I was solving some questions related to Quadratic Equations from my book, but I was unable to solve this question. Any help will be greatly appreciated!

## Question

For all real values of $x$,

$\dfrac{x^2+2x+p}{x^2+4x+3}$ can take real value if:

$\text{(A)} 0

$\text{(B)} 0\leq p\leq 1$

$\text{(C)} -1

$\text{(D)} -3\leq p\leq 1$

$\text{(D)} -3\leq p\leq 1$ Note by Vinayak Srivastava
1 month ago

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Let $y=\dfrac{x^2+2x+p}{x^2+4x+3}$ Then $yx^2+4xy+3y=x^2+2x+p$ $yx^2-x^2+4xy-2x+3y-p=0$ $\implies (y-1)x^2+ (4y-2)x +3y-p=0$ Since $x$ is real, $D\geq0$ $(2y-1)^2-(3y-p)(y-1) \geq 0$ Solving, $y^2+(p-1)y-p+1 \geq 0$ Since $y$ is also real, here's $D$ is also $\geq 0$ $(p-1)^2 +4p-4 \geq 0$ Solving, $(p-1)(p+3)\geq 0$ $\therefore \boxed{p \in (-\infty,-3) \cup (1,\infty)}$

- 1 month ago

This is confusing! You should start with $x^2+4x+3\neq 0$

- 1 month ago

- 1 month ago

The first to second step needs to include the condition “for $x \neq -3$ and $x \neq -1$”. This condition is never dealt with.

- 1 month ago

I agree. If $x=-1$ or $x=-3$, then you're basically multiplying the equation by 0, which makes the entire working pointless.

- 1 month ago

The problem asks for what values will the solutions be real. You did the right thing by finding the discrimnant but all you have to do is notice that

$If\quad (p-1)(p+3)\quad is\quad the\quad disrcrimnant\quad for\quad any\quad value\quad between\quad -3:\quad (-3+3)(-3-1)=0\quad (As\quad you\quad said\quad when\quad D>0\quad or\quad D=0\quad There\quad are\quad real\quad solutions)\quad or\quad between\quad 1:\quad (1-1)(1+3)=0\\ You\quad will\quad see\quad that\quad they\quad both\quad work\quad and\quad can\quad conclude\quad that\quad it\quad works\quad for\quad that\quad range.$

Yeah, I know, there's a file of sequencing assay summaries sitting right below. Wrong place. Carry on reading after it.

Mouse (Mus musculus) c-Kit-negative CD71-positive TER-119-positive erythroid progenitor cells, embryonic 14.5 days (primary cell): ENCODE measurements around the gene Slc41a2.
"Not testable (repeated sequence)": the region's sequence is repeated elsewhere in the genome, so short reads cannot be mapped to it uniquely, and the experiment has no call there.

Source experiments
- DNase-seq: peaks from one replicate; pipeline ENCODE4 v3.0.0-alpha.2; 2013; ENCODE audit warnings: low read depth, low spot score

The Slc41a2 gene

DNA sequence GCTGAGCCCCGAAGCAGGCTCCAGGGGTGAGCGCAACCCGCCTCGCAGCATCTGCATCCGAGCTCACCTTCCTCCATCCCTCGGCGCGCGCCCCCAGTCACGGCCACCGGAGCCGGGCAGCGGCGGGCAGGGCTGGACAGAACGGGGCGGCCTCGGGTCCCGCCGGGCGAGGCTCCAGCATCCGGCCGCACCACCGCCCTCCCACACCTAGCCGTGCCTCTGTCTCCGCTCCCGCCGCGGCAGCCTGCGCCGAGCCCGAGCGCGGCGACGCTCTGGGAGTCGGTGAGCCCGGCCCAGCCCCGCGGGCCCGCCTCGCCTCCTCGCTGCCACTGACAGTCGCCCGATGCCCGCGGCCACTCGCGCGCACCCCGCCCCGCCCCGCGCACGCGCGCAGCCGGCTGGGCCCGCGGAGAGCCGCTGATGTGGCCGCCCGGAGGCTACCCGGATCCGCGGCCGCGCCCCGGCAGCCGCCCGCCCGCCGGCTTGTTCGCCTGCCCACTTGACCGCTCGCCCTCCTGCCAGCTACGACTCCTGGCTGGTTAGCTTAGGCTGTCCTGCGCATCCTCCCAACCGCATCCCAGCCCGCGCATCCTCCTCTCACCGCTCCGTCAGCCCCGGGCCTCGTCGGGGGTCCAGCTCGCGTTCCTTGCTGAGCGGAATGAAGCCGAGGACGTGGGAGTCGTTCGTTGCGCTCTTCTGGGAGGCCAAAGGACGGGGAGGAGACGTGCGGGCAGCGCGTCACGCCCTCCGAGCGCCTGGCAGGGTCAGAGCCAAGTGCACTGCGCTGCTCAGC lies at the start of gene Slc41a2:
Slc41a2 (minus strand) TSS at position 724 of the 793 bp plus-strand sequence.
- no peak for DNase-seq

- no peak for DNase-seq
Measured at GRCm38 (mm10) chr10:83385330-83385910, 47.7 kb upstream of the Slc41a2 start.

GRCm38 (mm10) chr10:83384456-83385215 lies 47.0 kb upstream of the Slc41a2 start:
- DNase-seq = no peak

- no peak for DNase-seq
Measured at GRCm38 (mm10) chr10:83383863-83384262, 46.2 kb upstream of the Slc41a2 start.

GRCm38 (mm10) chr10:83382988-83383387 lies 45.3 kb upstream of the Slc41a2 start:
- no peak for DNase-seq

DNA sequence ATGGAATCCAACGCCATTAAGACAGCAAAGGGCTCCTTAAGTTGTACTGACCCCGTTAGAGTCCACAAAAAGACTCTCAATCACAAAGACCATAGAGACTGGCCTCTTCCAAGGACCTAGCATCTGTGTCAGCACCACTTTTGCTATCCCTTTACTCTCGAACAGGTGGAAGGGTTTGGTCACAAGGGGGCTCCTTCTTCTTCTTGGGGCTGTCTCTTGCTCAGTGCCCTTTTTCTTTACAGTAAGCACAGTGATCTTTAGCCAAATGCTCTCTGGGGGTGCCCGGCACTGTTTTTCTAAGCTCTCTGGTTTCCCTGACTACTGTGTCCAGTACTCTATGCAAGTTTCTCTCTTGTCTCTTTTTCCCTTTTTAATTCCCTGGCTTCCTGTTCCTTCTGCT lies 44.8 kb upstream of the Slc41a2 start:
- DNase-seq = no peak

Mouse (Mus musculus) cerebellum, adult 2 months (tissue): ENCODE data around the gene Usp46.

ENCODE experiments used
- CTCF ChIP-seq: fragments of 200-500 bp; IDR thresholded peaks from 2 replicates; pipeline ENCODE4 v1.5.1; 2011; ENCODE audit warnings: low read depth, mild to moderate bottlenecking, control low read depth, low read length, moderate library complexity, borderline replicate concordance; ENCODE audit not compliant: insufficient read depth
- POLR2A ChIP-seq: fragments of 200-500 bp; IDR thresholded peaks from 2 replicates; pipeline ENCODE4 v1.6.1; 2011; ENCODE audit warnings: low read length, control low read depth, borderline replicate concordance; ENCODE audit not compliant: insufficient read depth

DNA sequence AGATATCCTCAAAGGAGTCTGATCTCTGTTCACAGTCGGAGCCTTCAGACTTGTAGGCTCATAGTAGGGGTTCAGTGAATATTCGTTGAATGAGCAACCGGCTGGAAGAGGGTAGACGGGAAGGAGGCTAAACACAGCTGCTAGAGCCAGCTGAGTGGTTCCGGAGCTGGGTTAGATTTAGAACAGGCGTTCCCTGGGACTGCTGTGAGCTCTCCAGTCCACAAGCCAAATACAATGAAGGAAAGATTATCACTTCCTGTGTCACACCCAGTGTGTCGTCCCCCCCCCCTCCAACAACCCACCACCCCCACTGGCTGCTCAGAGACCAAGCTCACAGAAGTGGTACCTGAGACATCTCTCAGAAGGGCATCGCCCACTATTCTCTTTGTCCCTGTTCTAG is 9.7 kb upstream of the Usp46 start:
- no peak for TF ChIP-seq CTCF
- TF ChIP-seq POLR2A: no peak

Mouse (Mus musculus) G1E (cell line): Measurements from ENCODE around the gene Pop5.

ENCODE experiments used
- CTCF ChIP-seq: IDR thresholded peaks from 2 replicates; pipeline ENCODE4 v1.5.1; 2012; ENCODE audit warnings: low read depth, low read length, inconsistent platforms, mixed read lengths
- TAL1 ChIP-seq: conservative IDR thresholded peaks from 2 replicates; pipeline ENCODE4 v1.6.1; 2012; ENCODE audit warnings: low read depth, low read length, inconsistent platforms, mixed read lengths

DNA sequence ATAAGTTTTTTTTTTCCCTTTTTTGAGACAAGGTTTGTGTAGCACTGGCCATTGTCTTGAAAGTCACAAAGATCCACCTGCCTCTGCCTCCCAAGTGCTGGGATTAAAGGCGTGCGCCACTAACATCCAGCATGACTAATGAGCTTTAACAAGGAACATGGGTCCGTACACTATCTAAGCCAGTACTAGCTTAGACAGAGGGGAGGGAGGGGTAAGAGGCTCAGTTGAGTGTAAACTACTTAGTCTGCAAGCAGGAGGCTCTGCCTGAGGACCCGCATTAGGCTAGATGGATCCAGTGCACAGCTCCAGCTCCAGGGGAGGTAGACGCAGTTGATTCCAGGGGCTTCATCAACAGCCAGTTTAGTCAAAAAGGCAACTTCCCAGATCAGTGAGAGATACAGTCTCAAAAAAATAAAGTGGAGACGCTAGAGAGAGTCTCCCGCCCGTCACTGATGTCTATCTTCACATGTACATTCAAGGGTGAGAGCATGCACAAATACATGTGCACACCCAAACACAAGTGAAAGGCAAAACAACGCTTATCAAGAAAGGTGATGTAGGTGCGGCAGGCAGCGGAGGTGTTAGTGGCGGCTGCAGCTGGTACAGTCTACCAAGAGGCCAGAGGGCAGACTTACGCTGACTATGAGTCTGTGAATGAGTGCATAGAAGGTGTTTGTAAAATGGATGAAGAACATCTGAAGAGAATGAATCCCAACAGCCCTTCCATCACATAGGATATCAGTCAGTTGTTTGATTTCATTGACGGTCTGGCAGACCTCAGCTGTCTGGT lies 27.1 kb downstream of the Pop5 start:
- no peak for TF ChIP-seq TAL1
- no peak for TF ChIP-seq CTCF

- 4 weeks, 1 day ago

Ok??? Use \ ( \ ) :)

- 4 weeks, 1 day ago

:) is only a happppppy bracket

- 4 weeks, 1 day ago

Thanks

- 4 weeks, 1 day ago

It looks like something is wrong with either the question or answer. Let's say that D is the answer. That means $p$ could be $0$, and according to the question, $f(x) = \frac{x^2 + 2x + 0}{x^2 + 4x + 3} = \frac{x(x + 2)}{(x + 1)(x + 3)}$ is a real value for all real values $x$. However, this is not true for $x = -1$ and $x = -3$ because $f(-1) = \frac{-1}{0}$ and $f(-3) = \frac{3}{0}$, neither of which are real numbers.

- 1 month ago

I was also feeling like something is wrong. I asked someone, and they calculated that none of the options is true, instead, the answer is $p \in (-\infty,-3) \cup (1,\infty)$

- 1 month ago

Hmmm... Your code is wrong :)

- 1 month ago

Was wrong :)

- 1 month ago

David Vreken is right. Test by plugging in some arbitrary values for $p$, say $p=524364536543543543$. You will still realize that the fraction $\frac{x^2+2x+p}{x^2+4x+3}$ does not always take real values. So the interval you've found/given/told is still wrong.

- 1 month ago

Yeah! I can't understand the 0 denominator too! The problem is wrong. I think the solution is $(-\infty;-3)and(-3;-1)and(-1;\infty)$

- 1 month ago

I agree that answer given is incorrect. Plus, I don't think so 0 is only one possible value of $p$. But, If I am not mistaken, you took $p = 0$ to prove something is flawed, right?

- 1 month ago

But, what I did not understand was when he graphed the equation, D came out to be the answer! I don't know how??!!